Entice them with a sweet reward and bumblebees can be trained to roll a ball into a goal, revealing unexpectedly complex learning abilities for an insect, researchers said Thursday.
The findings in the US journal Science offer the first evidence that bees can learn a skill that is not directly related to their typical duties of foraging for food.
Even more, bumblebees appeared to learn best by watching the behaviour of other bees, and sometimes even improved on their predecessors' techniques.
Until now, the ability to learn how to solve a complex problem by reaching a goal was known to be possible in humans, primates, marine mammals and birds. But insects were not necessarily considered part of this elite group.
"Our study puts the final nail in the coffin of the idea that small brains constrain insects to have limited behavioural flexibility and only simple learning abilities," said co-author Lars Chittka, a professor at Queen Mary University of London's School of Biological and Chemical Sciences.
Previous studies have shown bees could learn to pull on a string to get a food reward and perform other simple tricks, but these studies were limited in scope because the "learning processes involved might be used in tasks encountered by bees naturally," said the study.
Researchers wanted to explore whether or not bees could learn to manipulate an object -- in this case a small, yellow ball - unlike anything they knew in their daily lives.
"We wanted to explore the cognitive limits of bumblebees by testing whether they could use a non-natural object in a task likely never encountered before by any individual in the evolutionary history of bees," said joint lead author Clint Perry, also of the QMUL School of Biological and Chemical Sciences.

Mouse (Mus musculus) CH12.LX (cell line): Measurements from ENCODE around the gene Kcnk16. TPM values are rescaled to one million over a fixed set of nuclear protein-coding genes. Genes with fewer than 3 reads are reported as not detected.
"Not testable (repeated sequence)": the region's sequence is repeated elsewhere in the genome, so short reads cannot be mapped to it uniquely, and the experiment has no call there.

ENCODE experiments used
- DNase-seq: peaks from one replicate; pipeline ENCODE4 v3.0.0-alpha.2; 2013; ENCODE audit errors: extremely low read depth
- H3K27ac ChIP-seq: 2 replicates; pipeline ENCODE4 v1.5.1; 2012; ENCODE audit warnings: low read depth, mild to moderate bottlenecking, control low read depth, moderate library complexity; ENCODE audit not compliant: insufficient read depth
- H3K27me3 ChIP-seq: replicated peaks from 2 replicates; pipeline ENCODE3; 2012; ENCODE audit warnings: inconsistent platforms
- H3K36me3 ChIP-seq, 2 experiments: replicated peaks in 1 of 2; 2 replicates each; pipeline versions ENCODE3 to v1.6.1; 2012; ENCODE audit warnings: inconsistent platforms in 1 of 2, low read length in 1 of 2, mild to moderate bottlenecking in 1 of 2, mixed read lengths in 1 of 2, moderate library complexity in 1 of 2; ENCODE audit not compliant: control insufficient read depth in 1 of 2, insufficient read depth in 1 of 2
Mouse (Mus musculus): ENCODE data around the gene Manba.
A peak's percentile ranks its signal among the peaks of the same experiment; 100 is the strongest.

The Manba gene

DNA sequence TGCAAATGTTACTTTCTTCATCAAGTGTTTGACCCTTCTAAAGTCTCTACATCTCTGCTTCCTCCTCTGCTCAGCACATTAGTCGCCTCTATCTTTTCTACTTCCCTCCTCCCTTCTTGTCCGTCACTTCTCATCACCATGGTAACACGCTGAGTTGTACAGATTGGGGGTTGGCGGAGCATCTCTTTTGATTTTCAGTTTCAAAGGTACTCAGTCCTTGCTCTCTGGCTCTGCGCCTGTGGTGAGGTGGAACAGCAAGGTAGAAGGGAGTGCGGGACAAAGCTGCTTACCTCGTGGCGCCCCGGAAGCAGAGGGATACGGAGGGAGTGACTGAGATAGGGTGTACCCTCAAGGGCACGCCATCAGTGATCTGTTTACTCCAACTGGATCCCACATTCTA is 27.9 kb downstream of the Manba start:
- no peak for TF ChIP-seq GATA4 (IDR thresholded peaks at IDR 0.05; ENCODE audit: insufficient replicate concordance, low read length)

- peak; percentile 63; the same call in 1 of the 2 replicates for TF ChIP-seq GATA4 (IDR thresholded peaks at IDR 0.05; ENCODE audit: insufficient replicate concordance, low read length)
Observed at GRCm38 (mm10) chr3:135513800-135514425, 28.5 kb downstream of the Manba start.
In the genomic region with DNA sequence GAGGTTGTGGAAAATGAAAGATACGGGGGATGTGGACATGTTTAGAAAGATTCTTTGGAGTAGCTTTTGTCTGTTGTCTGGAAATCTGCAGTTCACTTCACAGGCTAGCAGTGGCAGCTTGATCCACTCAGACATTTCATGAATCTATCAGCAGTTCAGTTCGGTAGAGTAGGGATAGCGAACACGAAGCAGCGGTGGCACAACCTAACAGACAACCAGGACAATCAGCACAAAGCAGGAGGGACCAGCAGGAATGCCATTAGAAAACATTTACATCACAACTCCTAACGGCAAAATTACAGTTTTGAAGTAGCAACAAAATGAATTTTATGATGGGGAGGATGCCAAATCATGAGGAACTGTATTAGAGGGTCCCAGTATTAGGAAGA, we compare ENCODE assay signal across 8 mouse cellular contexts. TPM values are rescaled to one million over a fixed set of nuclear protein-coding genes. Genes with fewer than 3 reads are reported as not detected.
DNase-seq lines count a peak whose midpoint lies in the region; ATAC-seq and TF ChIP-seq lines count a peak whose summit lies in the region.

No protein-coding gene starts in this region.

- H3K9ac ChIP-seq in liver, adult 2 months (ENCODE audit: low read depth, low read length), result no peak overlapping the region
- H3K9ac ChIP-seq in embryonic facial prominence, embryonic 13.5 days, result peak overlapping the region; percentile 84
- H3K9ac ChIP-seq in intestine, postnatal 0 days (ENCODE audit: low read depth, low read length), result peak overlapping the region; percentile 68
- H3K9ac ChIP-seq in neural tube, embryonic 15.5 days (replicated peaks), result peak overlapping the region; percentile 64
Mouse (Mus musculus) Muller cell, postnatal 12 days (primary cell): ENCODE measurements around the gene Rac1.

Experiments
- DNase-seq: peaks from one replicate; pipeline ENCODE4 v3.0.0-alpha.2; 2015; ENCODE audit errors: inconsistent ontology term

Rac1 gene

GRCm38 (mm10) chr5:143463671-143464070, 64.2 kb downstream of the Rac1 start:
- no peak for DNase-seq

The bees were trained, one at a time, to roll the ball, which was about the same size as the bees themselves.
The ball had to be pushed to a specific target before a sugar solution would be awarded to the bee.
Some bees were trained by observing a bee that had already learned the technique.
Others were shown how by a hidden magnet beneath the platform which moved the ball. A third group received no instructions at all.
The bees learned most efficiently from watching other bees, it turned out.
Sometimes, they even found better ways to get a treat, for instance by choosing one of a selection of balls that was already closer to the goal than the others, instead of picking the ball that was furthest away as the trainer bees consistently did.
"The bees solved the task in a different way than what was demonstrated, suggesting that observer bees did not simply copy what they saw, but improved on it," said joint lead author Olli Loukola.
"This shows an impressive amount of cognitive flexibility, especially for an insect." But don't expect that bumblebee buzzing in your garden to be ready to join your football team just yet.
"It may be that bumblebees, along with many other animals, have the cognitive capabilities to solve such complex tasks, but will only do so if environmental pressures are applied to necessitate such behaviours," Loukola said.